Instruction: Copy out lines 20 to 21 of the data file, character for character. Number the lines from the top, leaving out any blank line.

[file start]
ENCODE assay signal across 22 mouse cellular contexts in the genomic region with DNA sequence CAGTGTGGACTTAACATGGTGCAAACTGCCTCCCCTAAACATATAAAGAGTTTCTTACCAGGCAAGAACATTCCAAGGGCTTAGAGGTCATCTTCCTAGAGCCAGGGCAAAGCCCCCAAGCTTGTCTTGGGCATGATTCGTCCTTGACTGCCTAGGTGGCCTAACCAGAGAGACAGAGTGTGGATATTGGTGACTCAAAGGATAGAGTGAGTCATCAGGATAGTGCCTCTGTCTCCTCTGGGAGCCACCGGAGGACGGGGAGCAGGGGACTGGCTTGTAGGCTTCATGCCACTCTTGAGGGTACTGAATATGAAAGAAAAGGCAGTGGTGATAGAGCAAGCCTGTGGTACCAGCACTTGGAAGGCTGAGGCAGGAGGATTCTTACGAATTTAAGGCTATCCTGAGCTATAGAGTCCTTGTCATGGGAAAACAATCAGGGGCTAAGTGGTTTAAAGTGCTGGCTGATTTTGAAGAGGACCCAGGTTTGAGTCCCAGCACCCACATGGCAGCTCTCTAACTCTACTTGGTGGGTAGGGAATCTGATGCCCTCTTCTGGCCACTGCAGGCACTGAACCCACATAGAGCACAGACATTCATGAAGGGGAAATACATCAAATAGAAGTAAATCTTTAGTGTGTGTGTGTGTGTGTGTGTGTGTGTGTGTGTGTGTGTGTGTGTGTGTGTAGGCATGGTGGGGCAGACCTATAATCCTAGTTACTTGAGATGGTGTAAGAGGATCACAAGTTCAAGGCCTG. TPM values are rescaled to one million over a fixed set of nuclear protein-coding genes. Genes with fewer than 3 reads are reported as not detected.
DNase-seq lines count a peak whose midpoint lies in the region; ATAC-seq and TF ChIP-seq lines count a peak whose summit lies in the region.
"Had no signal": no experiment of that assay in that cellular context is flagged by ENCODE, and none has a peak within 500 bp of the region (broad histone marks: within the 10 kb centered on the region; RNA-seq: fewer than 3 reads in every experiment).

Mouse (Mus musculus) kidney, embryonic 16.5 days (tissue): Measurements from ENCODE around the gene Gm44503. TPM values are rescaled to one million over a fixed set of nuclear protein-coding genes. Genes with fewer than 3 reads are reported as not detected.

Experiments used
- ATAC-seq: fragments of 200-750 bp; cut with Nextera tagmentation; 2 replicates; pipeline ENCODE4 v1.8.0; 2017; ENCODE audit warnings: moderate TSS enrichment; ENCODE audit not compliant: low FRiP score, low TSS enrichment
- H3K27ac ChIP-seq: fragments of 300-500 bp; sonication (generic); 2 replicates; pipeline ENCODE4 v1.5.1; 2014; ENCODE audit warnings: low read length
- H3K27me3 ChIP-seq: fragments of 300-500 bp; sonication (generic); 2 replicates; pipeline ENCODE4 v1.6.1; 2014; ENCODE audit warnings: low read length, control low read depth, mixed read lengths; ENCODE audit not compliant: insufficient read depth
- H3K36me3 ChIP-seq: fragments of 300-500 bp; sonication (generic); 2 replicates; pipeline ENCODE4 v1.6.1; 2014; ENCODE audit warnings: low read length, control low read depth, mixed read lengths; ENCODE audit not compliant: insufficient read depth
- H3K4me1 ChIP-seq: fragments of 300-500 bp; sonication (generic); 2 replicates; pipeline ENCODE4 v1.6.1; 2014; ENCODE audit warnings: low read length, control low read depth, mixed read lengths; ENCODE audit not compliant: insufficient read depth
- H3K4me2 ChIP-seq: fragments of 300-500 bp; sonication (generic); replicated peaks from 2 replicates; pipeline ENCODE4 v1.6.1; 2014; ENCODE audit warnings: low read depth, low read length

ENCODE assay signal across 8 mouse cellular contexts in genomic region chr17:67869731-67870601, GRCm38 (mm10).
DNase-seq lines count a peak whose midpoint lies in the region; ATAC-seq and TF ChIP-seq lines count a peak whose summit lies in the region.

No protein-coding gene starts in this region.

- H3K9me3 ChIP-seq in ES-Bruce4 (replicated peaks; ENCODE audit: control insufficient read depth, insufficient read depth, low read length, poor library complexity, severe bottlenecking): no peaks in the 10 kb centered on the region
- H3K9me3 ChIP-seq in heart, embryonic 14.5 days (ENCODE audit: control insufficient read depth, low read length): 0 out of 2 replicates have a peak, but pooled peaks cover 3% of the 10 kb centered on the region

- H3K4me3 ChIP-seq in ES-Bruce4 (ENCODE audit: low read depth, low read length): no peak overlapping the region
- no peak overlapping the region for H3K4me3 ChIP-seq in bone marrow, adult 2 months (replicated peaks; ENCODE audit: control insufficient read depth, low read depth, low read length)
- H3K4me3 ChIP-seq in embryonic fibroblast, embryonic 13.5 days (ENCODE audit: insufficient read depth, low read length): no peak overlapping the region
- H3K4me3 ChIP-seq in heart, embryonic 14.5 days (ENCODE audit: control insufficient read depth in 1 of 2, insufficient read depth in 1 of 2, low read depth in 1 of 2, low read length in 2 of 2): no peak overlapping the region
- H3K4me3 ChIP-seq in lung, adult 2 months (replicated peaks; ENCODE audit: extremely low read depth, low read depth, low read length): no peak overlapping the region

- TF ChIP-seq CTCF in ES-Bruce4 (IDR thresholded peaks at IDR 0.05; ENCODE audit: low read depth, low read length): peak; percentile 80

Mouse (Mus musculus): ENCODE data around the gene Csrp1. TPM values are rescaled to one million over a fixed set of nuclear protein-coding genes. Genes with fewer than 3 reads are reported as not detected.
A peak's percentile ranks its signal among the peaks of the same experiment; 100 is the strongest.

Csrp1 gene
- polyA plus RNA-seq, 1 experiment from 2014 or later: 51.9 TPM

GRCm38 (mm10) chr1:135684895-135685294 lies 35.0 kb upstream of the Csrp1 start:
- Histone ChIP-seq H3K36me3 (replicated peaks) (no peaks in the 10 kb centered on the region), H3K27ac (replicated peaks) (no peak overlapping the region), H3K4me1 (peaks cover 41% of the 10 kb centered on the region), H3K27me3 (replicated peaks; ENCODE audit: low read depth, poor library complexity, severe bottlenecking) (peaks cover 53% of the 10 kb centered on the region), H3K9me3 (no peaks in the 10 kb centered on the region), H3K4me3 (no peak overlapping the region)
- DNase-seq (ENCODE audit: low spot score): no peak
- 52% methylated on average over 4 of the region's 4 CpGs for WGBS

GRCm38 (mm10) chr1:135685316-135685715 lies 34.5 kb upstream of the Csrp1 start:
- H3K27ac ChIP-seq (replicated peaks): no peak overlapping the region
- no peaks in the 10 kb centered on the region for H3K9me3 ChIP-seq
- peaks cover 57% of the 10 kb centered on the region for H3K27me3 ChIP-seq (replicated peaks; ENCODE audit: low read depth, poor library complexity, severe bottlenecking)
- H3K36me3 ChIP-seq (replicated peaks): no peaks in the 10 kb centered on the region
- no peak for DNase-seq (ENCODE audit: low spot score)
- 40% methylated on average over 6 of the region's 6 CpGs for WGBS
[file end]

- H3K4me3 ChIP-seq in heart, embryonic 14.5 days (ENCODE audit: control insufficient read depth in 1 of 2, insufficient read depth in 1 of 2, low read depth in 1 of 2, low read length in 2 of 2): no peak overlapping the region
- H3K4me3 ChIP-seq in lung, adult 2 months (replicated peaks; ENCODE audit: extremely low read depth, low read depth, low read length): no peak overlapping the region